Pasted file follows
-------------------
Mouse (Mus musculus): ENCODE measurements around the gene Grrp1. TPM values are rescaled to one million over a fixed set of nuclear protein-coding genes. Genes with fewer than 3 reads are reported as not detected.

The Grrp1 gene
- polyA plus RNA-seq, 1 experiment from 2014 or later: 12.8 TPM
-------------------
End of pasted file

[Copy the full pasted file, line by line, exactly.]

Mouse (Mus musculus): ENCODE measurements around the gene Grrp1. TPM values are rescaled to one million over a fixed set of nuclear protein-coding genes. Genes with fewer than 3 reads are reported as not detected.

The Grrp1 gene
- polyA plus RNA-seq, 1 experiment from 2014 or later: 12.8 TPM